Bates says of the 1,350 acres of forestland he manages for the Park, some 200 aren’t harvestable, leaving about 1,150 acres of manageable ground. In 2010, about 20 acres were partially harvested and that will be about what will be cut and planted most years. That’s about 1/50th of the harvestable land each year, which is a little longer than most cutting cycles for such productive land, he noted.
Just as the cycle of growth continues for the trees, Bates sees the same happening with the students in his forestry program – about 10 to 12 will graduate this June with an associate’s degree of applied science and he has many “seedlings” growing up through the program too.
So, will there be jobs for someone who has a forestry degree? Bates says the students who go through his program will have lots of opportunities if they’re willing to be flexible and mobile.
“With this background and this degree, there will be students who will go into timber management, parks and recreation, fire management, watershed restoration, habitat restoration and outdoor education. Some will become fish and game wardens or go into the technical end by becoming civil engineers or surveyors or perhaps a technician for a wildlife biologist.”
Besides, landowners ranging from the Audubon Society to, well, business parks like Satsop, as well as cities, counties and park districts from Florida to Alaska and Hawaii to Maine, need experts to help manage lands based on the landowners’ objectives, Bates said.
In addition to education, another of the objectives for Satsop Business Park is to develop recreational opportunities for the public on its lands. The Park’s master plan identifies a number of possible public access projects throughout the Park. Bates says he’s already begun developing a hiking trail along Fuller Creek and looks forward to working with his students to complete that trail and others on the land to help accomplish that purpose.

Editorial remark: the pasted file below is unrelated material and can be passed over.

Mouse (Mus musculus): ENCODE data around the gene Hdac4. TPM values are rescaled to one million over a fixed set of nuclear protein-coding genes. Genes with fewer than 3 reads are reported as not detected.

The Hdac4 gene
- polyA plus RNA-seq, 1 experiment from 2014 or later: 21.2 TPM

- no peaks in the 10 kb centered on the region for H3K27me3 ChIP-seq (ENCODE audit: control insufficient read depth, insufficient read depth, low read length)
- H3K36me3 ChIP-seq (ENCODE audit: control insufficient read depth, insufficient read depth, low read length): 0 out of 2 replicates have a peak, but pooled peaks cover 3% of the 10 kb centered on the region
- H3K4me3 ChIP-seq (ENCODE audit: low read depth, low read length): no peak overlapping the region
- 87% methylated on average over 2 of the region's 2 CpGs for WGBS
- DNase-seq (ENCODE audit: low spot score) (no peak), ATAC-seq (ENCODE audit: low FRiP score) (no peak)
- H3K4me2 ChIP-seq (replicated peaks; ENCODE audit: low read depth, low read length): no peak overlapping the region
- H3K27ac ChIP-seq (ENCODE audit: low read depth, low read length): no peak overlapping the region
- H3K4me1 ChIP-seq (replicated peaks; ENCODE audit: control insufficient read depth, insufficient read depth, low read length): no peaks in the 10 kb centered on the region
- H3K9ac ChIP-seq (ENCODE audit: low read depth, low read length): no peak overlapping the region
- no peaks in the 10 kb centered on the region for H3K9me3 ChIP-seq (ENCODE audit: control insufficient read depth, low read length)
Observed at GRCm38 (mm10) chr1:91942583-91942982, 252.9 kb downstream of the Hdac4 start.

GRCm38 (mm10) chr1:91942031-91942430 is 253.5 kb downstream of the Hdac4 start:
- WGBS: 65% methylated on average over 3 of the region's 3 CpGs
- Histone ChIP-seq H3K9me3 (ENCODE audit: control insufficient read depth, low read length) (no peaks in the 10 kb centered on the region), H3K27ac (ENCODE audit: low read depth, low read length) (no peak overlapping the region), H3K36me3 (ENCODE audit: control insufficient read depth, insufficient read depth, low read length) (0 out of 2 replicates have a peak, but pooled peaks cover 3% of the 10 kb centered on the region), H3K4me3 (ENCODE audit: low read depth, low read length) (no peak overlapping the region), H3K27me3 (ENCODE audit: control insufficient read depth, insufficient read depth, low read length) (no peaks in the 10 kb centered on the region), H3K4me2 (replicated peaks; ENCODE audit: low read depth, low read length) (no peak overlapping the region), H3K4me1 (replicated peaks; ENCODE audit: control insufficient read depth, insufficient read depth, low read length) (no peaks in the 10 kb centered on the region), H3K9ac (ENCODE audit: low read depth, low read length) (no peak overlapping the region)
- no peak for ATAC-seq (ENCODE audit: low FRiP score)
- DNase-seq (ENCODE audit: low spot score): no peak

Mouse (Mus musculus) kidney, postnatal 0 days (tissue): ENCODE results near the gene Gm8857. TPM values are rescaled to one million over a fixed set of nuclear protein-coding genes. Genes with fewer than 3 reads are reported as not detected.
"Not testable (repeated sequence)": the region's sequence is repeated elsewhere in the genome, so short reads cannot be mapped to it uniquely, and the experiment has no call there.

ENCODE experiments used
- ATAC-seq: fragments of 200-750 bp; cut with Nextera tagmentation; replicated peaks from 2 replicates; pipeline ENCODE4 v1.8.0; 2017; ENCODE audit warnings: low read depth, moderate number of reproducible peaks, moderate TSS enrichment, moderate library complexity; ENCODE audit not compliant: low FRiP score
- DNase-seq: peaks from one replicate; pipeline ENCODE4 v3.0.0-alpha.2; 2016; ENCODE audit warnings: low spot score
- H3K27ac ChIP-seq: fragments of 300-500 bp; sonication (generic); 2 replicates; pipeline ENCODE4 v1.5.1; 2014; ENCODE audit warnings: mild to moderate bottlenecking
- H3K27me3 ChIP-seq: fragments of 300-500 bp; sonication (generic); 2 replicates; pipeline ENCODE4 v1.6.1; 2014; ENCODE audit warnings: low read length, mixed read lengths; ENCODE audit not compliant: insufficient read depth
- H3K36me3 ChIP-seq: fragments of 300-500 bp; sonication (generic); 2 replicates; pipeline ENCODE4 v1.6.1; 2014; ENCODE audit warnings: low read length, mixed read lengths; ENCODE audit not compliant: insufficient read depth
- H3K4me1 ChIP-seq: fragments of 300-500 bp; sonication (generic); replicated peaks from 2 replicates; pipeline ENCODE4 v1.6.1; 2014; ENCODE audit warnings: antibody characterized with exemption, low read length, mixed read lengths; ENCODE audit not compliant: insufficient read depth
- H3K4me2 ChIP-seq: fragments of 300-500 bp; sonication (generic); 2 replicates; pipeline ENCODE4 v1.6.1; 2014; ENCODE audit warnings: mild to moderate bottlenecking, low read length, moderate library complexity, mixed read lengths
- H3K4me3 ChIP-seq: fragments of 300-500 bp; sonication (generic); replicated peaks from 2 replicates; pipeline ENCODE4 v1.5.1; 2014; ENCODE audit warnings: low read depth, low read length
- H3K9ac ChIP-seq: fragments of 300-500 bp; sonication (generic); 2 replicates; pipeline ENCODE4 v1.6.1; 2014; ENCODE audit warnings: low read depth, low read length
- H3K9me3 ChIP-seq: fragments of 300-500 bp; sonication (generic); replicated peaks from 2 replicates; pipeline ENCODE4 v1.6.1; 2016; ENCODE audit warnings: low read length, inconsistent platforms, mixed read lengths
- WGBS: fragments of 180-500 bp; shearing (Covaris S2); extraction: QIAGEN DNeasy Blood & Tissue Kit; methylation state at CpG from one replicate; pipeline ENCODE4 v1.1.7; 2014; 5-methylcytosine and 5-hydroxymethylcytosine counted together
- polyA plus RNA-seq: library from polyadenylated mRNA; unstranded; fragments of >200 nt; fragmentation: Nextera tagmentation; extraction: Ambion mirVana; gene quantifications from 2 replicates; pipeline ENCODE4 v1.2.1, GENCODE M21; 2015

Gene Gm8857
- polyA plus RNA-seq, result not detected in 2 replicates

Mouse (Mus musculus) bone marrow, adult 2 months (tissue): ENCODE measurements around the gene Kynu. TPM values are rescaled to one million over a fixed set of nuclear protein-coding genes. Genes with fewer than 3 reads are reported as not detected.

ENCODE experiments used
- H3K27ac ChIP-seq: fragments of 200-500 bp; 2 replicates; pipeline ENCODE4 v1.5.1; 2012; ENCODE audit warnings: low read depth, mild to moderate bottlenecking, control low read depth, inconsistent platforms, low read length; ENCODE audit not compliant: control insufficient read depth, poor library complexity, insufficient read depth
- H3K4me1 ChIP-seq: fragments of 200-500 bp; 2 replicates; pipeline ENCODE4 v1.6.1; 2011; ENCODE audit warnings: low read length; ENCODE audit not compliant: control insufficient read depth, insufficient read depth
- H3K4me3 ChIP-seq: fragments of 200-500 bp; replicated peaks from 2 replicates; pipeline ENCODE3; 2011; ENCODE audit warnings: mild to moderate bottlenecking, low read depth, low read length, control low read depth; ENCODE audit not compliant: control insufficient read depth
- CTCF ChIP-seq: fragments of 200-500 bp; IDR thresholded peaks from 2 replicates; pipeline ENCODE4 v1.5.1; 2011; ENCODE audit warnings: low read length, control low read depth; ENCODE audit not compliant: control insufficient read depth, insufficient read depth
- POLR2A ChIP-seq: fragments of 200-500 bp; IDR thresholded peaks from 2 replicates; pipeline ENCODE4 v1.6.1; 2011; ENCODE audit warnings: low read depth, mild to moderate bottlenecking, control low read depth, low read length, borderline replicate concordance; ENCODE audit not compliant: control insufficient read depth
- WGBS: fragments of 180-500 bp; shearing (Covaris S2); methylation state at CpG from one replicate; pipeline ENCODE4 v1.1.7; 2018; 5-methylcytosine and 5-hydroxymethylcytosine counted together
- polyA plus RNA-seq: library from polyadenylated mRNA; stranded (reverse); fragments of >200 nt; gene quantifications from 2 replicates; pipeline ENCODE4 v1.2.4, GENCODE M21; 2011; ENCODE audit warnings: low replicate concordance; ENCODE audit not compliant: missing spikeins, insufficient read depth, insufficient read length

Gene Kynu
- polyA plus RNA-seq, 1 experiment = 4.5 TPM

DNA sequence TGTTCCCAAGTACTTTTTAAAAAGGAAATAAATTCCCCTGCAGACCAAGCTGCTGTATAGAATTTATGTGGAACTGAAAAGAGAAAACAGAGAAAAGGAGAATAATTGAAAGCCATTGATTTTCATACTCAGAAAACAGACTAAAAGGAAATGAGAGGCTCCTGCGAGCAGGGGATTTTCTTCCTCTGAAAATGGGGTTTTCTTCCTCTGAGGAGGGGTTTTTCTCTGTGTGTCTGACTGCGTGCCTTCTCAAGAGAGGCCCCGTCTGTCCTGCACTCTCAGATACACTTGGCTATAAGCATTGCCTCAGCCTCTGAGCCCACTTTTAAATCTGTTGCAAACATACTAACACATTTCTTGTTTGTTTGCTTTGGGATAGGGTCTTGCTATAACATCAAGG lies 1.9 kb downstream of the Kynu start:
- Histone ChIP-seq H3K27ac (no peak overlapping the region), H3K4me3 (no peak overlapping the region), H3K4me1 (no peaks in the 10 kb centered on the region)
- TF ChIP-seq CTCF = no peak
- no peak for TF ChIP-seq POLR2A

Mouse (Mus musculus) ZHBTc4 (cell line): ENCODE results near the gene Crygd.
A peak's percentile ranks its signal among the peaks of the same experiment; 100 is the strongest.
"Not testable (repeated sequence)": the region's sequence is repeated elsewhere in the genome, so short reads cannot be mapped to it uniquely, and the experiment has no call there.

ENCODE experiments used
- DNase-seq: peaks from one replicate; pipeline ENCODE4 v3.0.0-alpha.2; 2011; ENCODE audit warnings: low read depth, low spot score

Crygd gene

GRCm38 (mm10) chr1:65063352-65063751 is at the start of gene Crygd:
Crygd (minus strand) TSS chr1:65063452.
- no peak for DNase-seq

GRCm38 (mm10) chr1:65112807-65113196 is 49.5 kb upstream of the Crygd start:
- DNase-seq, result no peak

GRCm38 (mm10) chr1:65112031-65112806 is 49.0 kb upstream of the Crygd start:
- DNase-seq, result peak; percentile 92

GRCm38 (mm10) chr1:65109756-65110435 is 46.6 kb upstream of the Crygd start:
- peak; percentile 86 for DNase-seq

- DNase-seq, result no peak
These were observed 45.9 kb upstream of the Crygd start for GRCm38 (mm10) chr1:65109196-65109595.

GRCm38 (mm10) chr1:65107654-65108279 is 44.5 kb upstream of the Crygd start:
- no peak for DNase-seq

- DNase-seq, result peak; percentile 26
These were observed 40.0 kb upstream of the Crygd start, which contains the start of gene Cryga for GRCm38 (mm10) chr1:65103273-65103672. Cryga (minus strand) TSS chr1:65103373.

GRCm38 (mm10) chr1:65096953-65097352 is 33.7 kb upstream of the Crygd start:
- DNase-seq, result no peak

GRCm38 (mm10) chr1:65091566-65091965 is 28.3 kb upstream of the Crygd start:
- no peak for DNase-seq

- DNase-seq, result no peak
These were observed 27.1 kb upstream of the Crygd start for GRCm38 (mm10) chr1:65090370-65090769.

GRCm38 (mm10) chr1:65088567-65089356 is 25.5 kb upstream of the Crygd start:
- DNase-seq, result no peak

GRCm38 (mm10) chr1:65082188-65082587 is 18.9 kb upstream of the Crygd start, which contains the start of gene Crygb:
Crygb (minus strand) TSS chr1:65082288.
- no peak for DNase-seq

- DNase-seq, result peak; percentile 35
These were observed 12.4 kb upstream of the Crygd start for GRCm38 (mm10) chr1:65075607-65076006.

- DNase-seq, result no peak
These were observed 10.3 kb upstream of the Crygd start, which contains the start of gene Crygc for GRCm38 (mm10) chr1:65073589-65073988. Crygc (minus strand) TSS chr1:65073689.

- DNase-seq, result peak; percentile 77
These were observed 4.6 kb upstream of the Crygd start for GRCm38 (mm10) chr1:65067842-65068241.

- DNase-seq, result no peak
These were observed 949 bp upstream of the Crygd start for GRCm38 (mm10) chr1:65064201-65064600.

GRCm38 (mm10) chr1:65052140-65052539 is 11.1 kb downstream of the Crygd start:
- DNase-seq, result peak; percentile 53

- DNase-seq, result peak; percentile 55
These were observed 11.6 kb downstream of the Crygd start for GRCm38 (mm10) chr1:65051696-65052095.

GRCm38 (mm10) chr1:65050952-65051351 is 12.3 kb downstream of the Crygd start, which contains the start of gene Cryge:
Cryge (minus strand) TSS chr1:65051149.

“It might seem curious to some folks that the old nuke site has a forest, but this is just a great opportunity,” Bates said. “Life around here is the meshing of all sorts of mediums. It seems unusual than an incubator for businesses and an outdoor education classroom can coexist, but that’s life now – we are utilizing the landscape for a variety of things.”
“This program has been a great success for the Park and the College,“ said Garrow. “We have begun actively managing the lands for improved habitat and forest health. And we are making a modest profit on the thinnings – which w
e then put back into the property. In fact, it helps pay for the College’s services and for development of those recreational opportunities.”
“I love how this forestry program ties so many of our objectives together,” she added. “We continue to reinvent ourselves, recycle and revitalize the regional economy while restoring our forests to optimal health and educating students to help them find meaningful family-wage jobs someday,” Garrow said.
“It’s definitely been a win-win,” Bates agreed.
Satsop Business Park is a 1,800-acre mixed-use business and technology park located in scenic Grays Harbor County in Southwest Washington just 30 minutes from Olympia and the I-5 corridor. It is home to more than 30 businesses, offers 600 acres of developed, pad-ready land and buildings supported by super-sized infrastructure and surrounded by 1,200 acres of sustainable managed forestland.
The Park is managed by the Grays Harbor Public Development Authority, a public corporation whose mission is to create new jobs and investment for the region.
For more information on Satsop Business Park and their FSC Certified Forest, contact Alissa Thurman at 360-482-1651.